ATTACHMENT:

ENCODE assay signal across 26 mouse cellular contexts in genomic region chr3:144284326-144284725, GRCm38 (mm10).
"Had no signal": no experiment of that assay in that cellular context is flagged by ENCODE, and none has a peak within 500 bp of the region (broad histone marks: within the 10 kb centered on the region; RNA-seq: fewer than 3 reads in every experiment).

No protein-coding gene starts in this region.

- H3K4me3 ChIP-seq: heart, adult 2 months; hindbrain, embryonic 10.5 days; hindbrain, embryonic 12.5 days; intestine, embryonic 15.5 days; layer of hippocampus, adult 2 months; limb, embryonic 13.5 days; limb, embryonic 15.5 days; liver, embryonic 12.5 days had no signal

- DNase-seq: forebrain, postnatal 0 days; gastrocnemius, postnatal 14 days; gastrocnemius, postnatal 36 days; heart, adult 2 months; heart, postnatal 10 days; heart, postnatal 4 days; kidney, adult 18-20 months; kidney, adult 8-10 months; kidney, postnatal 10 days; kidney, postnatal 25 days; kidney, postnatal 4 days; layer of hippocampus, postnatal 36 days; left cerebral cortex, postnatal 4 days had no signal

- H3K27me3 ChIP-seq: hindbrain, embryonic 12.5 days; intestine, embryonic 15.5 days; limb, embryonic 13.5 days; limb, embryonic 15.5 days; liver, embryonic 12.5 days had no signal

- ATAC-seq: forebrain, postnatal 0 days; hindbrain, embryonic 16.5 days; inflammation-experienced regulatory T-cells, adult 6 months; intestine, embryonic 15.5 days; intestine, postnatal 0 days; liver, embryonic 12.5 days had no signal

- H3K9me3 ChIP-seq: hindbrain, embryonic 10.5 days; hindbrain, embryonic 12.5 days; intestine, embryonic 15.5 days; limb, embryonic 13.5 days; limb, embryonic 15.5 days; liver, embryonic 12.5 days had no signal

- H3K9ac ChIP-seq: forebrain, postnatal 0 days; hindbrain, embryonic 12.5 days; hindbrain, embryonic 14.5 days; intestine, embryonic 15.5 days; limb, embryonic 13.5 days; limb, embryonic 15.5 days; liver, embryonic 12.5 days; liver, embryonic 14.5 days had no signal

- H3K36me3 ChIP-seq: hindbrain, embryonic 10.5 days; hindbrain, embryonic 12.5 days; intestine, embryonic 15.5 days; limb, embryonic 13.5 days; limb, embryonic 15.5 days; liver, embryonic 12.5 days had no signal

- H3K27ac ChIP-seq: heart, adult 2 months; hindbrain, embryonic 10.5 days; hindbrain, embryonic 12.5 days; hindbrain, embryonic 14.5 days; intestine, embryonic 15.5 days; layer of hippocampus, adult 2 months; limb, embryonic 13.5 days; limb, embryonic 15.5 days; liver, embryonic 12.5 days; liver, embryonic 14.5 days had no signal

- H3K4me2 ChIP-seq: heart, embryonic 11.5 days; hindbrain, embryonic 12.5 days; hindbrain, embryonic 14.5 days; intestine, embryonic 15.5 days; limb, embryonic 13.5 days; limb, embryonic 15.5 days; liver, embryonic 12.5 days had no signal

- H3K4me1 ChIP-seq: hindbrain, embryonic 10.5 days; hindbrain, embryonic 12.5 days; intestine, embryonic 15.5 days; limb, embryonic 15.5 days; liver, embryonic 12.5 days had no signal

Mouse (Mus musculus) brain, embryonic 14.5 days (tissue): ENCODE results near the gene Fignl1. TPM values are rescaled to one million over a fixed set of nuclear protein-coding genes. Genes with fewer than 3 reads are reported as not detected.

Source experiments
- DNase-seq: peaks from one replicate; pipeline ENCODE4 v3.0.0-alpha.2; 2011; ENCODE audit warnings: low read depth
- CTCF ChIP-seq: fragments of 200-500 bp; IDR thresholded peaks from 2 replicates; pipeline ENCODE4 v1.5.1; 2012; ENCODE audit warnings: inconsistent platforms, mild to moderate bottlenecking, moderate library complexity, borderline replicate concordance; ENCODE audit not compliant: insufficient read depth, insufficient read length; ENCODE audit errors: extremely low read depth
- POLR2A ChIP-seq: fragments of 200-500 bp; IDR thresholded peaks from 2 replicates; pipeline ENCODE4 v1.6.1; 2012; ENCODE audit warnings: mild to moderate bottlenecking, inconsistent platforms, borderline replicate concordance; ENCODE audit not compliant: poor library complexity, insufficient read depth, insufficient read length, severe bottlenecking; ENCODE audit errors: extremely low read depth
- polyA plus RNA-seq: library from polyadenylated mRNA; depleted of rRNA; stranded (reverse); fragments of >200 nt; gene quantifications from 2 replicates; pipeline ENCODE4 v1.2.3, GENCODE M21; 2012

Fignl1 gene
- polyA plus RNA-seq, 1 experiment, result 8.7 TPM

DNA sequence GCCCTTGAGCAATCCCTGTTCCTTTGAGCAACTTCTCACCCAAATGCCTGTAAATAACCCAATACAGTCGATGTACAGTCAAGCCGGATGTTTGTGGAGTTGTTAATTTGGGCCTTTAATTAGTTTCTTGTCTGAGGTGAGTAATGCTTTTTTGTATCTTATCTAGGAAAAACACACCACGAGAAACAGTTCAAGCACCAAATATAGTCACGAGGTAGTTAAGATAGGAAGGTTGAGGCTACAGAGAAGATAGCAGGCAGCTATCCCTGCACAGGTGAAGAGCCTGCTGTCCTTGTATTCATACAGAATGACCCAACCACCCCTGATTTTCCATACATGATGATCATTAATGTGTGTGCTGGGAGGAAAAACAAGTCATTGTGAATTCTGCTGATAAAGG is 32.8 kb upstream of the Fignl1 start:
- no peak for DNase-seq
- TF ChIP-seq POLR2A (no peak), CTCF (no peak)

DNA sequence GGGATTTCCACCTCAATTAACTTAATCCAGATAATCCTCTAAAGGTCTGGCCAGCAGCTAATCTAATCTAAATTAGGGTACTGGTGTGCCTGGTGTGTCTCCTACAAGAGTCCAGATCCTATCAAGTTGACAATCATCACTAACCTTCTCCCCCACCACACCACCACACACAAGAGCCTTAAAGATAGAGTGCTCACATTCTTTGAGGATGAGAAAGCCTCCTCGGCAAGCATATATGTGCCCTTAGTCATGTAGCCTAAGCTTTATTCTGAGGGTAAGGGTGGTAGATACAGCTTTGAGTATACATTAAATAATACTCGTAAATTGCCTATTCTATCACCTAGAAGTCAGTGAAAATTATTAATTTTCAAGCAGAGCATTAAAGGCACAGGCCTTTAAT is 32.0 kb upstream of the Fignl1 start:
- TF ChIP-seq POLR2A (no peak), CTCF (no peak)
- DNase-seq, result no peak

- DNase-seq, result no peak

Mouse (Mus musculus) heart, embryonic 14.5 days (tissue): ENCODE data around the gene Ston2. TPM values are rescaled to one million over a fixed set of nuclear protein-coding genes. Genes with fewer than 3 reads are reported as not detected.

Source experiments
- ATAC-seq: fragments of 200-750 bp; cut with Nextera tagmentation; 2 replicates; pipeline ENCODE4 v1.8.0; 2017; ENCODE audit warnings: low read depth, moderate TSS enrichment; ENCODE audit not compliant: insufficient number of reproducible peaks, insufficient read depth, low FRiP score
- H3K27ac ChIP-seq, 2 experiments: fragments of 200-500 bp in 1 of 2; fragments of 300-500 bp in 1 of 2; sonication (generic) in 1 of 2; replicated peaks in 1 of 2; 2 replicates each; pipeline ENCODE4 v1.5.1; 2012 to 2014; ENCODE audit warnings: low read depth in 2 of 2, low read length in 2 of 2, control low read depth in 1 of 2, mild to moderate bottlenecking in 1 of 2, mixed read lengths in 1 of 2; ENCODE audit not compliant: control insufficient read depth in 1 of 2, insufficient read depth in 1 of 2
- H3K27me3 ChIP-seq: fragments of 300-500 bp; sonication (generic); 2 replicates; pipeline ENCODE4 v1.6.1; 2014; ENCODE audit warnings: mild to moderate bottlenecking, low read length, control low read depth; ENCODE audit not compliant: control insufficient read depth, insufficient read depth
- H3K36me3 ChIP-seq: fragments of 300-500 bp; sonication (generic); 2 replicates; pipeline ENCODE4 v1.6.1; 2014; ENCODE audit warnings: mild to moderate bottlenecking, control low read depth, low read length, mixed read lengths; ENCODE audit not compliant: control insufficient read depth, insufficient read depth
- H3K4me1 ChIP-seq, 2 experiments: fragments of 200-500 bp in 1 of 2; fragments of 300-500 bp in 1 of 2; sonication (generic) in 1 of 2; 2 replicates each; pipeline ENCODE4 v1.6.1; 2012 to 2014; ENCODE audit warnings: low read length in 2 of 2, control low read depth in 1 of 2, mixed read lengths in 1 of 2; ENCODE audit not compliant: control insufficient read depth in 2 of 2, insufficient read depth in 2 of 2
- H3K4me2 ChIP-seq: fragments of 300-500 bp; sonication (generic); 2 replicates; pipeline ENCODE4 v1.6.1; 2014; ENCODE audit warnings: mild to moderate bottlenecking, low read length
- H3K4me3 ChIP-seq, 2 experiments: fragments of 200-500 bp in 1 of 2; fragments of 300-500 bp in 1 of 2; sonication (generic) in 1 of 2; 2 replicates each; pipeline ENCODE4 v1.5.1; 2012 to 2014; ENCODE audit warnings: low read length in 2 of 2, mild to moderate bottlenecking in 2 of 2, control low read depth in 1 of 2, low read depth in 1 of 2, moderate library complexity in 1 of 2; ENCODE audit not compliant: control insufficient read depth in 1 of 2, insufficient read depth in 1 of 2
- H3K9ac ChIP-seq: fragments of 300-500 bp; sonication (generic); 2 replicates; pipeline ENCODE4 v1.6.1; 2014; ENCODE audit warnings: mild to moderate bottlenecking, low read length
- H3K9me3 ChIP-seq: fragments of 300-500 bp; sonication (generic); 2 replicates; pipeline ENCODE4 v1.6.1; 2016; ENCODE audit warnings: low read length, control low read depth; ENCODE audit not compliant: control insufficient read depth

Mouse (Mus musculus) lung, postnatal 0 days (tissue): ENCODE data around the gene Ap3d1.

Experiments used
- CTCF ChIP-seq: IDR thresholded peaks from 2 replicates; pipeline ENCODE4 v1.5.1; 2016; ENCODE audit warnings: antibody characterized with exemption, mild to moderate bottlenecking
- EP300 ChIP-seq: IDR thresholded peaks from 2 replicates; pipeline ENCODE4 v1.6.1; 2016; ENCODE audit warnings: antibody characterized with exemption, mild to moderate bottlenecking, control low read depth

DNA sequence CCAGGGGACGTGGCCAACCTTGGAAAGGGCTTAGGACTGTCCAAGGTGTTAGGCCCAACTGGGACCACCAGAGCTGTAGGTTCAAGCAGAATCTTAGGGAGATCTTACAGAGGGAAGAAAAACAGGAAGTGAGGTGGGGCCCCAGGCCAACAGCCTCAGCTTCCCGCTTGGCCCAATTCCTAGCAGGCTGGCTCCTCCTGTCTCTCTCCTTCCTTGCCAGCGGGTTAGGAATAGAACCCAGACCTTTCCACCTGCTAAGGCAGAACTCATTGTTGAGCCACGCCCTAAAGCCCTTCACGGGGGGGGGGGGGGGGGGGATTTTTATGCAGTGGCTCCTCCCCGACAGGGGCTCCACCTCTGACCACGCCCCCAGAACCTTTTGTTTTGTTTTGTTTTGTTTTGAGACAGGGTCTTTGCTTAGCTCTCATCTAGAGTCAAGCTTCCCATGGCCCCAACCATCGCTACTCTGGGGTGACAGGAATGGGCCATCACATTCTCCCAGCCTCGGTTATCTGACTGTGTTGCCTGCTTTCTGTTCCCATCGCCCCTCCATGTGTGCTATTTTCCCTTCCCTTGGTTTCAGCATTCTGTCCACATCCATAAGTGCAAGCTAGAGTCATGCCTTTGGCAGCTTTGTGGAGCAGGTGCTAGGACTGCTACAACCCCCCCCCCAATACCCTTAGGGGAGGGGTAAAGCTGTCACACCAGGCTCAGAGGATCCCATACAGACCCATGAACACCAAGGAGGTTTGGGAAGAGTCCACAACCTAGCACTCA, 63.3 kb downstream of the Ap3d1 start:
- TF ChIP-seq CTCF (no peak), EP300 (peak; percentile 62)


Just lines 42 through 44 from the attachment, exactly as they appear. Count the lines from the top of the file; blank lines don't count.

- CTCF ChIP-seq: IDR thresholded peaks from 2 replicates; pipeline ENCODE4 v1.5.1; 2016; ENCODE audit warnings: antibody characterized with exemption, mild to moderate bottlenecking
- EP300 ChIP-seq: IDR thresholded peaks from 2 replicates; pipeline ENCODE4 v1.6.1; 2016; ENCODE audit warnings: antibody characterized with exemption, mild to moderate bottlenecking, control low read depth

DNA sequence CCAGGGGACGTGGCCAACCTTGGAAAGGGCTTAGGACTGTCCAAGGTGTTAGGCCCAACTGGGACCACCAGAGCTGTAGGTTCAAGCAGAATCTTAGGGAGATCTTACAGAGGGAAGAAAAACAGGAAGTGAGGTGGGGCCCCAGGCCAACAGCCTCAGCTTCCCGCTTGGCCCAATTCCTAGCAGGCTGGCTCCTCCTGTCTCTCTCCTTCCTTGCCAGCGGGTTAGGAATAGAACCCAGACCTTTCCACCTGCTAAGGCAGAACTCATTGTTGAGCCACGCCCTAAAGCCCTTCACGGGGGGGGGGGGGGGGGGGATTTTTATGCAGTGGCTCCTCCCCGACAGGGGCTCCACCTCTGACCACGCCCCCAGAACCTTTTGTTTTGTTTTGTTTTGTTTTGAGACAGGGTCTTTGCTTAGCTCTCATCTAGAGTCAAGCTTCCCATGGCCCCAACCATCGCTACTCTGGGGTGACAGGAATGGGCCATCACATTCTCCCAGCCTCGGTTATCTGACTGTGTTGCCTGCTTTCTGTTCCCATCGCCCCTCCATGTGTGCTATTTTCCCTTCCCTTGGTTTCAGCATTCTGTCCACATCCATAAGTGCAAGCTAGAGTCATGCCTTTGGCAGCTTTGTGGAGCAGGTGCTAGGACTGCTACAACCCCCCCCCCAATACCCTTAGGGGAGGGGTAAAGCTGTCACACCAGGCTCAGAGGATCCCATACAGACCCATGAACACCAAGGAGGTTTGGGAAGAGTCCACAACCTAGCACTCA, 63.3 kb downstream of the Ap3d1 start: